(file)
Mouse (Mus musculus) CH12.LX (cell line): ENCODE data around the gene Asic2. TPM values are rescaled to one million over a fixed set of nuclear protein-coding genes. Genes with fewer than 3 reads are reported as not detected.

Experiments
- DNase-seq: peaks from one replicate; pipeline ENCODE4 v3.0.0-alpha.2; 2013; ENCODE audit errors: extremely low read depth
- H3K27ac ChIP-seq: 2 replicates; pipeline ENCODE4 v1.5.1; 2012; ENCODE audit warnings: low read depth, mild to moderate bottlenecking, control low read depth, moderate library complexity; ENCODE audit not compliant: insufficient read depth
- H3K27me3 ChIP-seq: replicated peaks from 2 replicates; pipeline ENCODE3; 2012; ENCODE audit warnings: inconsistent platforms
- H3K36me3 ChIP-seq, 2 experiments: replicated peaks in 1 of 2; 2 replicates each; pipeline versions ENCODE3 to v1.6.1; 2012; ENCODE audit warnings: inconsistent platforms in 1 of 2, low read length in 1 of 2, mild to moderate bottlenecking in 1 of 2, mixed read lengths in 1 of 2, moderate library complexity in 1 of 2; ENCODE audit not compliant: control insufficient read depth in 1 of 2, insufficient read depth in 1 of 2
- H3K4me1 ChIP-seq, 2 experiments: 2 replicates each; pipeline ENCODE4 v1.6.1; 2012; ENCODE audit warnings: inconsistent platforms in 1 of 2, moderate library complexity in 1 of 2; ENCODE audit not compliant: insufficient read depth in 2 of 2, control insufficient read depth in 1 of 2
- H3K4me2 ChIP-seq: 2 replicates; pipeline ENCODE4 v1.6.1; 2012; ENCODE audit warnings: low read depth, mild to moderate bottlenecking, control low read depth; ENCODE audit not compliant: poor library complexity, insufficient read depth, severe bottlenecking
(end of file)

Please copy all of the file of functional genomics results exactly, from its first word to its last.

Mouse (Mus musculus) CH12.LX (cell line): ENCODE data around the gene Asic2. TPM values are rescaled to one million over a fixed set of nuclear protein-coding genes. Genes with fewer than 3 reads are reported as not detected.

Experiments
- DNase-seq: peaks from one replicate; pipeline ENCODE4 v3.0.0-alpha.2; 2013; ENCODE audit errors: extremely low read depth
- H3K27ac ChIP-seq: 2 replicates; pipeline ENCODE4 v1.5.1; 2012; ENCODE audit warnings: low read depth, mild to moderate bottlenecking, control low read depth, moderate library complexity; ENCODE audit not compliant: insufficient read depth
- H3K27me3 ChIP-seq: replicated peaks from 2 replicates; pipeline ENCODE3; 2012; ENCODE audit warnings: inconsistent platforms
- H3K36me3 ChIP-seq, 2 experiments: replicated peaks in 1 of 2; 2 replicates each; pipeline versions ENCODE3 to v1.6.1; 2012; ENCODE audit warnings: inconsistent platforms in 1 of 2, low read length in 1 of 2, mild to moderate bottlenecking in 1 of 2, mixed read lengths in 1 of 2, moderate library complexity in 1 of 2; ENCODE audit not compliant: control insufficient read depth in 1 of 2, insufficient read depth in 1 of 2
- H3K4me1 ChIP-seq, 2 experiments: 2 replicates each; pipeline ENCODE4 v1.6.1; 2012; ENCODE audit warnings: inconsistent platforms in 1 of 2, moderate library complexity in 1 of 2; ENCODE audit not compliant: insufficient read depth in 2 of 2, control insufficient read depth in 1 of 2
- H3K4me2 ChIP-seq: 2 replicates; pipeline ENCODE4 v1.6.1; 2012; ENCODE audit warnings: low read depth, mild to moderate bottlenecking, control low read depth; ENCODE audit not compliant: poor library complexity, insufficient read depth, severe bottlenecking